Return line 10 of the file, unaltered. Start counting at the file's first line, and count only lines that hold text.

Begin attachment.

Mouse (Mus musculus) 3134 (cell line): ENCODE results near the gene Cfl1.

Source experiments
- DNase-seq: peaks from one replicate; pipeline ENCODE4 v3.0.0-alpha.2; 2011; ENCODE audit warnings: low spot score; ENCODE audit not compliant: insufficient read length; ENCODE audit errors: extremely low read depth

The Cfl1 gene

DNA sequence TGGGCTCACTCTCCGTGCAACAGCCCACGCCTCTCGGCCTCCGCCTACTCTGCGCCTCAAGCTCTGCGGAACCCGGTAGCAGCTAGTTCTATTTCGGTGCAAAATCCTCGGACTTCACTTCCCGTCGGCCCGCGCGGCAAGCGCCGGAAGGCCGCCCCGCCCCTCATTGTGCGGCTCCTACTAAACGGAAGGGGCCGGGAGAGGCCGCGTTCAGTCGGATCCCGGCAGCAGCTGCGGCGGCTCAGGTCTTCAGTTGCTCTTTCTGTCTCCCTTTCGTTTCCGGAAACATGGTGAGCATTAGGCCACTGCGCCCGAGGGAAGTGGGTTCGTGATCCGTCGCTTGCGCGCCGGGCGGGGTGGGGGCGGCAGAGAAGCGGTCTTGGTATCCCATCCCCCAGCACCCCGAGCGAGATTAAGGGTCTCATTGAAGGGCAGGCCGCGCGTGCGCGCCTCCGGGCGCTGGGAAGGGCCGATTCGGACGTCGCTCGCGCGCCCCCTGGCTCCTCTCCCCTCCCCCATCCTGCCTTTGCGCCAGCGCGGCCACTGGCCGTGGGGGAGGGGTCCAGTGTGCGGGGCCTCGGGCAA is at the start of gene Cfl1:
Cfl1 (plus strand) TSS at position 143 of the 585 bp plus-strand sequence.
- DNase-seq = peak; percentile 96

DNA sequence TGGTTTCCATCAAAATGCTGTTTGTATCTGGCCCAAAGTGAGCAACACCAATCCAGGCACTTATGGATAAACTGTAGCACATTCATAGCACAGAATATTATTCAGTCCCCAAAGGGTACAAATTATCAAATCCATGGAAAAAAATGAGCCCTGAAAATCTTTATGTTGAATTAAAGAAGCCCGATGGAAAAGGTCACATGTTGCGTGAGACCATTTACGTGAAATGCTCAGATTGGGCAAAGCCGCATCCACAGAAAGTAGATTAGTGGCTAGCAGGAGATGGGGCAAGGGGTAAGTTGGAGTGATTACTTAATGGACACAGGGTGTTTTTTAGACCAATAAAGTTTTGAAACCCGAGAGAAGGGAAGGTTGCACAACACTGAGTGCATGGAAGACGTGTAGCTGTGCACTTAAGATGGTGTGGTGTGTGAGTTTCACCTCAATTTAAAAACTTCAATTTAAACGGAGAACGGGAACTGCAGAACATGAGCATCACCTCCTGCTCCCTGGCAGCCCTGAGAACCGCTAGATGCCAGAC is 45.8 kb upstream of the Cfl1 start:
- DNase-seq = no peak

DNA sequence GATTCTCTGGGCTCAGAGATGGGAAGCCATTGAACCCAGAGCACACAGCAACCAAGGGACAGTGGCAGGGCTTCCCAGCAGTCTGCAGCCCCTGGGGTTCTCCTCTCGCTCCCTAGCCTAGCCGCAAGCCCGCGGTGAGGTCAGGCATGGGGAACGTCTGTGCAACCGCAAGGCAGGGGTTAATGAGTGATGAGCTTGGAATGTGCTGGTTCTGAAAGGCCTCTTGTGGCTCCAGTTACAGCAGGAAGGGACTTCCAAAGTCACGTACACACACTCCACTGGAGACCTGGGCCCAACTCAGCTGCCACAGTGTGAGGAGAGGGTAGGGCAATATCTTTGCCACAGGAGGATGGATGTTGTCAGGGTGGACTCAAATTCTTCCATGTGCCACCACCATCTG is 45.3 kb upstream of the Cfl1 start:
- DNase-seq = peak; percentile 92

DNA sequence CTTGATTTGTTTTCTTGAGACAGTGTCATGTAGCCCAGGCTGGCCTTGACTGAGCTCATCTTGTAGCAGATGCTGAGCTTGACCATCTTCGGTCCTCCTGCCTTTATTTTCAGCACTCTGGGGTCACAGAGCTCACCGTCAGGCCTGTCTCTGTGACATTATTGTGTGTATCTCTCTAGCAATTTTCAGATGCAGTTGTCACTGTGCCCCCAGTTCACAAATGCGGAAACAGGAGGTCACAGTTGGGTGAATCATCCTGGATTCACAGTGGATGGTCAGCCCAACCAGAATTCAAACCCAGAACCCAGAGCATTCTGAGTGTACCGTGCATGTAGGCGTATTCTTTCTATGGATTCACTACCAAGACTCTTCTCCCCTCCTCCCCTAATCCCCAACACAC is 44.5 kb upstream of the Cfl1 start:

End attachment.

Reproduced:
DNA sequence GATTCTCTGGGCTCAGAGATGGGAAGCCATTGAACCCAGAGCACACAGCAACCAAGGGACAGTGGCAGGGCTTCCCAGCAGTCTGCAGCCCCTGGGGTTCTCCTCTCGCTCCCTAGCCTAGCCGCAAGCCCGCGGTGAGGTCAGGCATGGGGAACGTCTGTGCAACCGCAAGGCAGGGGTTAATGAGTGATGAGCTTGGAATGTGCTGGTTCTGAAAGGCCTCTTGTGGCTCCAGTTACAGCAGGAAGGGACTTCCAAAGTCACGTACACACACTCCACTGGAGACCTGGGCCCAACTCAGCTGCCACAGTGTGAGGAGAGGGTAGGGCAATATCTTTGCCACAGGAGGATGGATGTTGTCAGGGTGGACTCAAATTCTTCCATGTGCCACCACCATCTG is 45.3 kb upstream of the Cfl1 start: